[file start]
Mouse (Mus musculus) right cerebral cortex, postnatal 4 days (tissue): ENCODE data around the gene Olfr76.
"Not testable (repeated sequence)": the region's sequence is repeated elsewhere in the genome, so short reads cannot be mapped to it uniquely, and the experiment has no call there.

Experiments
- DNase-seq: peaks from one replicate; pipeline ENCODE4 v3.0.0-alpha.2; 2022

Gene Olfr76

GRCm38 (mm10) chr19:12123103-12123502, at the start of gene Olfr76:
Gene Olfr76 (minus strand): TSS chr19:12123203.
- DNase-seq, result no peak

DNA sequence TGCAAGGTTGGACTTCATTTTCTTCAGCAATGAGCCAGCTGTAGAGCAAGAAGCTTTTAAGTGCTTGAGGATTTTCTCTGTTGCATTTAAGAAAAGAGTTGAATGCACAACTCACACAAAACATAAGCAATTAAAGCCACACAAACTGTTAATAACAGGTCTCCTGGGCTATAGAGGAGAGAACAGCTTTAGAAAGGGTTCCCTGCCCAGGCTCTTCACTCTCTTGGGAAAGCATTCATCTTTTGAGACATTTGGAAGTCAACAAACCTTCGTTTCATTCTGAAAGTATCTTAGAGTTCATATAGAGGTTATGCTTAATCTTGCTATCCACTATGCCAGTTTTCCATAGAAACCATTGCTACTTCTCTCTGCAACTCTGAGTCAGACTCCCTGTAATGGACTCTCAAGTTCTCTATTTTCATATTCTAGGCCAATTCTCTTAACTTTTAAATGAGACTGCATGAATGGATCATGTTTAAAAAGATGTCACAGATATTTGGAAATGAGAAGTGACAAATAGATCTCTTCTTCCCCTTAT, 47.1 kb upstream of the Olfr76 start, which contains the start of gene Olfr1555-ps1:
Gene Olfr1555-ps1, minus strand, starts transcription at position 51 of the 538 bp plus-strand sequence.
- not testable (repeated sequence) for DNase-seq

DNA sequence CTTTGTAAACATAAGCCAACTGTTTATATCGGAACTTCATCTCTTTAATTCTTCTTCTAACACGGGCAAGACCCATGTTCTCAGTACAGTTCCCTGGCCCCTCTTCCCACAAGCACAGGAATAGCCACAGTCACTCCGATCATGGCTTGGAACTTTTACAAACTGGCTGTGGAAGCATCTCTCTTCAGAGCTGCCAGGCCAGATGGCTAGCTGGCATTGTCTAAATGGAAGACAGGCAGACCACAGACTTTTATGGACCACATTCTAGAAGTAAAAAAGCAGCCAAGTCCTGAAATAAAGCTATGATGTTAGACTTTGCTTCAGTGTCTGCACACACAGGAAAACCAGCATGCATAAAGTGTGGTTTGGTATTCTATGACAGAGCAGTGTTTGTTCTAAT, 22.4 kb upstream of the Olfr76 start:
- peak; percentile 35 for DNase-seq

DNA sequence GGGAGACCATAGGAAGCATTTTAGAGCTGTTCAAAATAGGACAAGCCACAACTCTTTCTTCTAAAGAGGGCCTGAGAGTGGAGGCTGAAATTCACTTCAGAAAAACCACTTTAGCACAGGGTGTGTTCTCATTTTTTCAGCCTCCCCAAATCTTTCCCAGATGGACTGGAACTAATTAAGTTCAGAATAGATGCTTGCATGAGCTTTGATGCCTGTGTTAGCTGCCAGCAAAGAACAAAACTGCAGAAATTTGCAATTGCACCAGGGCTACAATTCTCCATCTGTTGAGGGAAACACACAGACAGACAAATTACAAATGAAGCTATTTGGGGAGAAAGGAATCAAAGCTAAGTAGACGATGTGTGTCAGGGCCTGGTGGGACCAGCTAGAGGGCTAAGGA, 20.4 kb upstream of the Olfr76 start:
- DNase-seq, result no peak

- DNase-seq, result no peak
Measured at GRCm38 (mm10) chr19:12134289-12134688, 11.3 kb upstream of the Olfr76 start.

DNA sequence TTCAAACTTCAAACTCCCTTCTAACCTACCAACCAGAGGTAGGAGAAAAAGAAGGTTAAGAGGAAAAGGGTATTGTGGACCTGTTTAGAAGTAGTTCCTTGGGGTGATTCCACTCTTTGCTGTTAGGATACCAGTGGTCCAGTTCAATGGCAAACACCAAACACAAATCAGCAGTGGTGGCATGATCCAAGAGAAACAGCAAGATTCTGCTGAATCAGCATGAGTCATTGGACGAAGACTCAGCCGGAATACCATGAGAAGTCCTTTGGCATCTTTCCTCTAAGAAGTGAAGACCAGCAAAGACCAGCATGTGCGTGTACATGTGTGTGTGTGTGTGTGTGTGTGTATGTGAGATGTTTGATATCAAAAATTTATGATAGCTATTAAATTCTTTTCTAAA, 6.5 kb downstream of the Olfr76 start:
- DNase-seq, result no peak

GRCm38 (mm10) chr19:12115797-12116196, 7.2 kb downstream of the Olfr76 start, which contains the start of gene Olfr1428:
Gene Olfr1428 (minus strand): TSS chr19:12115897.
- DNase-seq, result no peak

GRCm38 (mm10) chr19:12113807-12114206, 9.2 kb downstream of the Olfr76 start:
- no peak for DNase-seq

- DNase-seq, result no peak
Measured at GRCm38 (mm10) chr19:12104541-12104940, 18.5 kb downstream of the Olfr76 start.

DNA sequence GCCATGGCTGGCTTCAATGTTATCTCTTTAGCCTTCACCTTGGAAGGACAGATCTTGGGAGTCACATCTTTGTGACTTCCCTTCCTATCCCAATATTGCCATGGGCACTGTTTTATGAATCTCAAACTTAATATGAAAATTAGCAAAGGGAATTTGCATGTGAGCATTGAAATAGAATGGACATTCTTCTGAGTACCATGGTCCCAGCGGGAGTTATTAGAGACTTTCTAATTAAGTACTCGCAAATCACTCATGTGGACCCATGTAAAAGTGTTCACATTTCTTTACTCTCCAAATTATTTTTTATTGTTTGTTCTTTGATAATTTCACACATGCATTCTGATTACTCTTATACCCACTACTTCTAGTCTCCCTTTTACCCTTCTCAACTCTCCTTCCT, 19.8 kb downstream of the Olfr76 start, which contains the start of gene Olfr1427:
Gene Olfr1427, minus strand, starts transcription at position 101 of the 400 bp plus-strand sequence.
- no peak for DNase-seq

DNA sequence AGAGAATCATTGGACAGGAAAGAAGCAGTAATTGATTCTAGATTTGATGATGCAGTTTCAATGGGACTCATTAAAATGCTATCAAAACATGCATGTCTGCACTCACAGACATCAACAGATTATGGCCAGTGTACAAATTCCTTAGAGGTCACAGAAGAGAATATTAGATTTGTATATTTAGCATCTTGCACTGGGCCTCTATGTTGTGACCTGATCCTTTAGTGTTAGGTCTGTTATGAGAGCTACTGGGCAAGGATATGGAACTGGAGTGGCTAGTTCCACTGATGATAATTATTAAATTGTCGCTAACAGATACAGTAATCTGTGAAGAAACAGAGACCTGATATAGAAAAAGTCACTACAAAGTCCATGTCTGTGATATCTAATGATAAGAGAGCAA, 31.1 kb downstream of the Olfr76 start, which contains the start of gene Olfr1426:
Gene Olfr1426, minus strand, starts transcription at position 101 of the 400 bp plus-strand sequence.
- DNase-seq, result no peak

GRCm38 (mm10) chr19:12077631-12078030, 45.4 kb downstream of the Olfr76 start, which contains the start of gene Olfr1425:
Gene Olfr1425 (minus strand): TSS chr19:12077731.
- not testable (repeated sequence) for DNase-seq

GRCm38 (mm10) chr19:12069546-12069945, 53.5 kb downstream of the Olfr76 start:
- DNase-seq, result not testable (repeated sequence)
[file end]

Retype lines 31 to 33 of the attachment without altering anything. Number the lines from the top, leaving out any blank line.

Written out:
Gene Olfr1426, minus strand, starts transcription at position 101 of the 400 bp plus-strand sequence.
- DNase-seq, result no peak

GRCm38 (mm10) chr19:12077631-12078030, 45.4 kb downstream of the Olfr76 start, which contains the start of gene Olfr1425: